Students of Amity University hold first-ever ‘Butterfly Count’


Event aimed at raising awareness about butterflies and the role they play in indicating the ecological balance of a region

The Amity School of Earth and Environmental Sciences, Amity University, has organised the first-ever week-long Butterfly Count-2017, in and around its campus, to create awareness about the insects and promote its conservation.

Conservation effort

Kushagra Rajendra, head of the Environmental Science Department at the university, told The Hindu that the presence of butterflies was an important indicator of ecological balance in a region. The event is being held in collaboration with the Bombay Natural History Society.

“Butterflies are more common near native plants rather than ornamental plants. So butterflies indicate the status of ecological balance in the region. The National Capital Region, especially Gurugram, has witnessed rapid urbanisation over the past few years and area under forest has been replaced by residential colonies and highways. Our understanding of urban conservation needs to change and we should maintain natural habitats. Else, these creatures will vanish without even being noticed,” said Dr. Rajendra.

A team of students led by Dr. Rajendra has been conducting the butterfly count for two hours daily in the morning since September 12 and has recorded 33 species of butterflies.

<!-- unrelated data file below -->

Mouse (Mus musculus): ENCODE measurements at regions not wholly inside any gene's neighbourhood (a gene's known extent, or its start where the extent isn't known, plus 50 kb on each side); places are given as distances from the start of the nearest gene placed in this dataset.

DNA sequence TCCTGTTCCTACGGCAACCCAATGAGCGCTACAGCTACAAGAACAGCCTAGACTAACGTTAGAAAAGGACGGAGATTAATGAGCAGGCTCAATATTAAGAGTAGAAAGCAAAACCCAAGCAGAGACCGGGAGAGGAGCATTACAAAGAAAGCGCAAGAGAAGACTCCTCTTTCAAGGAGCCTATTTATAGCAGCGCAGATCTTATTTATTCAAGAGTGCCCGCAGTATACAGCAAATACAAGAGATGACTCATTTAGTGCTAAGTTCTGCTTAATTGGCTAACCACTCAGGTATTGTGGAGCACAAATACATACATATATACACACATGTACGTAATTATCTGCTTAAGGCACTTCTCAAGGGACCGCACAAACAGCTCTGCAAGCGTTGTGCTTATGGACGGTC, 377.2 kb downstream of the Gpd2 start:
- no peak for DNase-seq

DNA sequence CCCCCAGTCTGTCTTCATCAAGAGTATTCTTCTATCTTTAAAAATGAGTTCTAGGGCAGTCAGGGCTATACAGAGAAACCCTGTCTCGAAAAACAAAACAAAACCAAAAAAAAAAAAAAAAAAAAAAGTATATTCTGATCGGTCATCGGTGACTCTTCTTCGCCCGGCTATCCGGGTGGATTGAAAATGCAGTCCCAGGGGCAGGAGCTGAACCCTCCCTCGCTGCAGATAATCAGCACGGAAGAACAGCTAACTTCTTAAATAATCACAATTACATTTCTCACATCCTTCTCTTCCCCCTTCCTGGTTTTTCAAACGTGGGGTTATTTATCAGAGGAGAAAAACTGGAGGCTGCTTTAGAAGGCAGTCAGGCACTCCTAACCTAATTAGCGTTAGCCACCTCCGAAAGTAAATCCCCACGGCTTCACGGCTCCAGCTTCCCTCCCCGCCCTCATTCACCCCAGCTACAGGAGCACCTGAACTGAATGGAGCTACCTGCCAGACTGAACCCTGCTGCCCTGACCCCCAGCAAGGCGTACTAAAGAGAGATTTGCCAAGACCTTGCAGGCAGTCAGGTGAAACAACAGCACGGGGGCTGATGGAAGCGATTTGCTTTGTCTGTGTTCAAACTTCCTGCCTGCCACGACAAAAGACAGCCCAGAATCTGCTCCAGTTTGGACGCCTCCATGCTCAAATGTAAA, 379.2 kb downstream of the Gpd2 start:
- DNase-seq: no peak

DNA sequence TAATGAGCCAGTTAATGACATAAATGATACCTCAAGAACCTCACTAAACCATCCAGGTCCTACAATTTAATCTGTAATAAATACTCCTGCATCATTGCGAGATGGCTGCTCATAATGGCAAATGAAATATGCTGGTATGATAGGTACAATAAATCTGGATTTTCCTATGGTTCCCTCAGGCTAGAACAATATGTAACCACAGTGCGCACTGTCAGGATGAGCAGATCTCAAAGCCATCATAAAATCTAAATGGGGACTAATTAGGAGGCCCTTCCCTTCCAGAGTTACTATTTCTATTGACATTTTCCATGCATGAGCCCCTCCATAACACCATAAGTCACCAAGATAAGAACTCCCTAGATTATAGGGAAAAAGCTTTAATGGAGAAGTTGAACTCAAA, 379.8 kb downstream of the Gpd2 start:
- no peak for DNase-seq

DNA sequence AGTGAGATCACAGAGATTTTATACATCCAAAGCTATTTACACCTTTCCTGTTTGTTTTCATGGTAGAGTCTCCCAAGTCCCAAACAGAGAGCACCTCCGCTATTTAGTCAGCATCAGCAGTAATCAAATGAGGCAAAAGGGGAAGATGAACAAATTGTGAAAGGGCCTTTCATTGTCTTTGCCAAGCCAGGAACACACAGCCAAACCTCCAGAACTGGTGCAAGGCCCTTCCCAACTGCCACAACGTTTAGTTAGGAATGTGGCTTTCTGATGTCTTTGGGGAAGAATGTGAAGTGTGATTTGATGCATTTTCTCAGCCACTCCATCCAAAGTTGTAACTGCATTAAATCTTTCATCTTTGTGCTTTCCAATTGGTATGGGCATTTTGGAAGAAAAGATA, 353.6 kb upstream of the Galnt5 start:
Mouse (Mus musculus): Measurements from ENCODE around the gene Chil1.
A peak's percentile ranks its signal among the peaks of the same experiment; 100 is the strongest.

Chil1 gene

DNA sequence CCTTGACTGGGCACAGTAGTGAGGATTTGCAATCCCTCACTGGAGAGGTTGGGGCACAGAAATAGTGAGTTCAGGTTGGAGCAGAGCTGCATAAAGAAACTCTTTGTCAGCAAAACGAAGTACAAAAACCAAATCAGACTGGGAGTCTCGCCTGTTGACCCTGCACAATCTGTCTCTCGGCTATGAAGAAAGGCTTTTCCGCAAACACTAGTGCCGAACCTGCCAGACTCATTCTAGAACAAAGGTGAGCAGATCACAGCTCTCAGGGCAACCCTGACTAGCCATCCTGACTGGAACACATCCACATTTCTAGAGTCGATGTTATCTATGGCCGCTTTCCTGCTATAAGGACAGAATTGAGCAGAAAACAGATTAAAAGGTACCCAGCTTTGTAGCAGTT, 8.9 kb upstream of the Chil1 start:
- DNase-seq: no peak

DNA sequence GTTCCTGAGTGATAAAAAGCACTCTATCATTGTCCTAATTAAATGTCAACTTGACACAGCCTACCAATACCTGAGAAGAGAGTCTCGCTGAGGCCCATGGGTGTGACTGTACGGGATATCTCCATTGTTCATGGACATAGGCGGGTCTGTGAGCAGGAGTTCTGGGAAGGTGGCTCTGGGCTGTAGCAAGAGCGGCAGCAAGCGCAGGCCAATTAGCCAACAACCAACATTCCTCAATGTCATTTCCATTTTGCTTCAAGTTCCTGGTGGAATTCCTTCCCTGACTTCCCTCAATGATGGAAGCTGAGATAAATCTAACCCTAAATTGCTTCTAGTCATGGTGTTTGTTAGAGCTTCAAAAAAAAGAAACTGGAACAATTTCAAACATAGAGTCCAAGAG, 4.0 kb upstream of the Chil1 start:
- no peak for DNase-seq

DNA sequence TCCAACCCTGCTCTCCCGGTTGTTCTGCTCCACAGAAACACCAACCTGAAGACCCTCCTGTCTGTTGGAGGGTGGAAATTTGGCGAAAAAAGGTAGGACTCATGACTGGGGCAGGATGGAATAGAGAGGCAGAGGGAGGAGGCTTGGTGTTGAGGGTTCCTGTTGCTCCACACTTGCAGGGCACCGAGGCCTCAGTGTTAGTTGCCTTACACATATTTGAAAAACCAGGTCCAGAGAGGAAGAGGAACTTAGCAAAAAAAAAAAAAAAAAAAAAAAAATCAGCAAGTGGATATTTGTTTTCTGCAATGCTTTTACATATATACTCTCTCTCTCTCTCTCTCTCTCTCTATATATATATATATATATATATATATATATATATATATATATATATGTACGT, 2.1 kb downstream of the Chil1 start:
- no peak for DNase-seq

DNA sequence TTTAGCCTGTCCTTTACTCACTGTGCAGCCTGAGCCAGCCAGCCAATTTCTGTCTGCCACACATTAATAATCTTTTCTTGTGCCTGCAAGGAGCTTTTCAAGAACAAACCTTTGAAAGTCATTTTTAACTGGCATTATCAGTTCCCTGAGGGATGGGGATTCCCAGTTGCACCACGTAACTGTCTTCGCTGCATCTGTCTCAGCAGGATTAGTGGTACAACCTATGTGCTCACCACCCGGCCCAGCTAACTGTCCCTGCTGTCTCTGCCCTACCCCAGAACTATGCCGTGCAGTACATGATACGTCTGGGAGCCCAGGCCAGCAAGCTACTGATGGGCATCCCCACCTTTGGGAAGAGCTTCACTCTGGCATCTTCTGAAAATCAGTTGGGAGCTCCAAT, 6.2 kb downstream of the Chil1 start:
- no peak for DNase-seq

“Though no major study has been conducted on the presence of butterflies in the region since 1960, we expect there could be around 100 species in the NCR, mostly in the plains of the Yamuna. Our on-field survey is complete and a report will be prepared on Monday,” said Dr. Rajendra.

Notable species

Some notable species spotted by the team, include Mormon (Papilio polytes), White Orange Tip (Ixias marianne), Lime Butterfly (Papilio demoleus), Common Albatross (Appias albina), Common Gull (Cepora nerissa), Blue Pansy (Junonia orithiya), and the Common Castor (Ariadne merione).

Dr. Rajendra said the butterflies had three types of nutritional needs: fresh and easily digestible sugars (nectar), degraded/fermented fruit with ample flesh, and salt/minerals.

A campus walk along with a lecture-cum-interactive session on status and importance of butterfly was also organised for the student as part of the programme.

The session was also addressed by wildlife photographer Alankar Chandra who gave an elaborate description about the status of bird and butterfly habitats of India.

The screening of the documentary Chasing Butterflies, based on the life-cycle of the insect, attracted students attention towards colourful world of the butterflies.

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Printable version | Dec 12, 2019 4:23:17 AM |

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